The key was that design manual. In first class, for example, the 10 Sicma Skylounge seats, arranged 1-1, though a different proposition from the 777 seat, have received shell treatments to make them instantly recognisable to international American flyers. The seat is similar to those found in EVA’s Royal Laurel class, but the single-aisle application left a wide aisle space, which in turn meant that an extra 6in could be added to the console width, which also translates to extra bed width.
“The 1-1 configuration in first class is a bold move. There aren’t any other cabins like that and it’s going to make a massive difference to the market,” says Manson.
In business class the 20 guests receive an executive favourite – the B/E Diamond. It is a fairly stock seat, but as Manson says, “We made one minor change. We fought for a bespoke finish to remove the industrial look and it was a small victory. The challenge was to work out how to enhance the seat above and beyond a relatively plain product, and we had three cards up our sleeve. The main one was that on the rear shell we introduced microfinish paint, which has a lovely soft sheen that gives the shape a little more movement. We also use a consistent fabric with a textural, handmade feel, which is the American language again. And we boosted that feel with wood and a nice metallic silver-grey finish on the sidewalls.
There is also a treat for the 36 economy and 36 premium economy passengers, who will be the first to try Recaro’s CL3620 seat with the high literature pocket, which JPA had verified and tested for this application. JPA also worked with Recaro to better integrate the 9in IFE touchscreen, and specified a stowage net. The economy seats are trimmed in the same fabrics as the 777 seats.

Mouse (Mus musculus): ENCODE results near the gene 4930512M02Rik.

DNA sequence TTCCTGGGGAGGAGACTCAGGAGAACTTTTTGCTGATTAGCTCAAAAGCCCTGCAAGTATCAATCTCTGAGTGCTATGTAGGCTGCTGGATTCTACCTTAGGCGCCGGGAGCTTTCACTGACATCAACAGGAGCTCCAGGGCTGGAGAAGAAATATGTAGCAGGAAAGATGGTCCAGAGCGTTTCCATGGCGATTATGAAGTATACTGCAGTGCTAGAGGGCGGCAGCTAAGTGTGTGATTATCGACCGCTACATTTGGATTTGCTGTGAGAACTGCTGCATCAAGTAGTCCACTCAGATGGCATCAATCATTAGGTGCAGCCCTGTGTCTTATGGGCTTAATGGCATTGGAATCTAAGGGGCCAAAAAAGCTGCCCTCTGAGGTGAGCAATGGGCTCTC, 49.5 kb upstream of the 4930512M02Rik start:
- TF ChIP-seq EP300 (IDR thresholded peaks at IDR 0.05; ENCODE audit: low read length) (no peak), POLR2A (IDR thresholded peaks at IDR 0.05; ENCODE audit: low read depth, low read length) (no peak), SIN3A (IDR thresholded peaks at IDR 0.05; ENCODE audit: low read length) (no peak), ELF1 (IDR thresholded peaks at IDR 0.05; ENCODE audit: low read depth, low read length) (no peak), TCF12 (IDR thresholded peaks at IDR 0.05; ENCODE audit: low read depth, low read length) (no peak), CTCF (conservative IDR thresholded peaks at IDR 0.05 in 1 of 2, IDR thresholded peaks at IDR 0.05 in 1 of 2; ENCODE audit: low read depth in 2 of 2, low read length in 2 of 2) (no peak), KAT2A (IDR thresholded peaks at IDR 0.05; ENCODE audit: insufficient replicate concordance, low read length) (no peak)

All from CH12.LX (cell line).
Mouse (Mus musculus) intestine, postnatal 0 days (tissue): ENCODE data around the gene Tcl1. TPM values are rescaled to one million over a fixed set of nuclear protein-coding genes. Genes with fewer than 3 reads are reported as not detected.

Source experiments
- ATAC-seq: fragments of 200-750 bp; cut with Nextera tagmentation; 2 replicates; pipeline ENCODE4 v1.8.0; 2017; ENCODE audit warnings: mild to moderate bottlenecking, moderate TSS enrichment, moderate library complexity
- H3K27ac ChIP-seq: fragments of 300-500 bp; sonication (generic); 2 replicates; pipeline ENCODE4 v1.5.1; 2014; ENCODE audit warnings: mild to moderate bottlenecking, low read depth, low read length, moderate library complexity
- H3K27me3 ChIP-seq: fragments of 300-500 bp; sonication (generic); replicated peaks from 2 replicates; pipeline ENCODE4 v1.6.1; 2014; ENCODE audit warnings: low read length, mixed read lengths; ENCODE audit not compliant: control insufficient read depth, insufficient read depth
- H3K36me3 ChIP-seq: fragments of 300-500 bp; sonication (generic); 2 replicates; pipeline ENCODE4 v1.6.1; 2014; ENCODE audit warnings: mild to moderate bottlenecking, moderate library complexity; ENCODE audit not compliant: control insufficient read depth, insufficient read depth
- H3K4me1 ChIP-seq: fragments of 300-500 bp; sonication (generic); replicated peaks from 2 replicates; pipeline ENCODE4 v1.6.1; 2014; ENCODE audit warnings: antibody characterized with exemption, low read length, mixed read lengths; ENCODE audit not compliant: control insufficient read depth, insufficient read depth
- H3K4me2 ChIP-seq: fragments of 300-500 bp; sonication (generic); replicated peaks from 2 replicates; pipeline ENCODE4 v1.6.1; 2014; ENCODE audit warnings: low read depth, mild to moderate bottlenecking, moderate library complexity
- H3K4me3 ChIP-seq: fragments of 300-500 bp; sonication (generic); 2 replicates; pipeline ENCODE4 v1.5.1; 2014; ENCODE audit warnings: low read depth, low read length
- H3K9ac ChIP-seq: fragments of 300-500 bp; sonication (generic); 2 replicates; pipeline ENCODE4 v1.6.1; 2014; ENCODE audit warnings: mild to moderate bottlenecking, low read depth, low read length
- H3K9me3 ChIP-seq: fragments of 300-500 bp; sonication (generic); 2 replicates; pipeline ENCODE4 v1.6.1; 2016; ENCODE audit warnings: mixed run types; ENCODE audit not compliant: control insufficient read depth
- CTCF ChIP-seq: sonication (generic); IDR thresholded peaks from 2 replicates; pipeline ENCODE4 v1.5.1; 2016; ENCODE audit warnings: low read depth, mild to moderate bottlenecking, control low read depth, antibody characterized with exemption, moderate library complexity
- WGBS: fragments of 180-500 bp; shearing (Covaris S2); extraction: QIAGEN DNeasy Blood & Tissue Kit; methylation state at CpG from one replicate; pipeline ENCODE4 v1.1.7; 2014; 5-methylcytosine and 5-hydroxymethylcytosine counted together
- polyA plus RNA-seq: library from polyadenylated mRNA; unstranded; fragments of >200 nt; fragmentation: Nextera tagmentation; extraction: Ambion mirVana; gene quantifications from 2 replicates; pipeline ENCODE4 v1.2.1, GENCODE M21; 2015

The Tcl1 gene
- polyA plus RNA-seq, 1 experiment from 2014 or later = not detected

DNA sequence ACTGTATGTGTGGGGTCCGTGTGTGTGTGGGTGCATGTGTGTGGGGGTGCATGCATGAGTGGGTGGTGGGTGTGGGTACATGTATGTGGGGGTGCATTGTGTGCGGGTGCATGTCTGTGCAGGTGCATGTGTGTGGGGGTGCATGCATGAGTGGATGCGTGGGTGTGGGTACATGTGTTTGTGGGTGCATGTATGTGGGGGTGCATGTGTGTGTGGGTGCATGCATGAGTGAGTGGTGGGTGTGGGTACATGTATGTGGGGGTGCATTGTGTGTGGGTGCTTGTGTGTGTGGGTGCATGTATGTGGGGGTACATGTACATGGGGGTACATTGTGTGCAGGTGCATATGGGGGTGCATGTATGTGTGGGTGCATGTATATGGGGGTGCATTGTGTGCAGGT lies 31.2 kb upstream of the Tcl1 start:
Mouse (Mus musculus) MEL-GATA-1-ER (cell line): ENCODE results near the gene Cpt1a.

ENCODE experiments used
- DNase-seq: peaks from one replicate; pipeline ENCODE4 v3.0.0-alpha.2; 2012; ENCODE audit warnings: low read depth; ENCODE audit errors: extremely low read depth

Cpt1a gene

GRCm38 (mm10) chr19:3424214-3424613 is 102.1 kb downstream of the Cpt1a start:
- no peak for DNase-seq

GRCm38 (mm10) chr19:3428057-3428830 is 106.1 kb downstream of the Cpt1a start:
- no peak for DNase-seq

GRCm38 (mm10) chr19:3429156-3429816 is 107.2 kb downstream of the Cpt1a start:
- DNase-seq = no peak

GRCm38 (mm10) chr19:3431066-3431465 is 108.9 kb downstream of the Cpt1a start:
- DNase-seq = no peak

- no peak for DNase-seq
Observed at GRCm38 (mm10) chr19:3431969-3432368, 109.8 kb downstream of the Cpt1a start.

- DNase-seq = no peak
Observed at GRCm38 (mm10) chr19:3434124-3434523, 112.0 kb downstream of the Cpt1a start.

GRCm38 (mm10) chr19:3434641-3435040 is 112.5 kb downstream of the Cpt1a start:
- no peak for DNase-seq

For domestic flights of around three hours, passengers on the forthcoming A319s will again enjoy an experience that is clearly ‘new American’, albeit a simplified two-class version. In the 12-seat first-class cabin (pictured right), the seats feature 12.1in IFE screens, and will be trimmed in the same grey leather found on the headrests throughout the rest of the new fleet.
In economy, Recaro seats have again been specified, with 9in IFE screens, and trimmed in blue leather to provide the extra durability and lower maintenance requirements needed for the shorter turnarounds.
It’s quite a project: two years from the initial pitch to the first of American’s new 777s taking to the skies, with designs in place for eight different aircraft types, different seat types with multiple vendors – 10 seat types from seven vendors across the entire project – and multiple leathers and textiles from different vendors. And all this with a cohesive design rather than simple duplication. This is certainly the biggest aircraft interiors project we’ll see for quite some time.
As Park concludes, “It has been a really special opportunity to work on so many products over a fleet in a focused timeframe. I hope we’ll get the opportunity again, but such moments don’t come around that often. It was a very brave undertaking by American and it was a tricky year, but the results were excellent and working with American was good fun.”
Author: Adam Gavine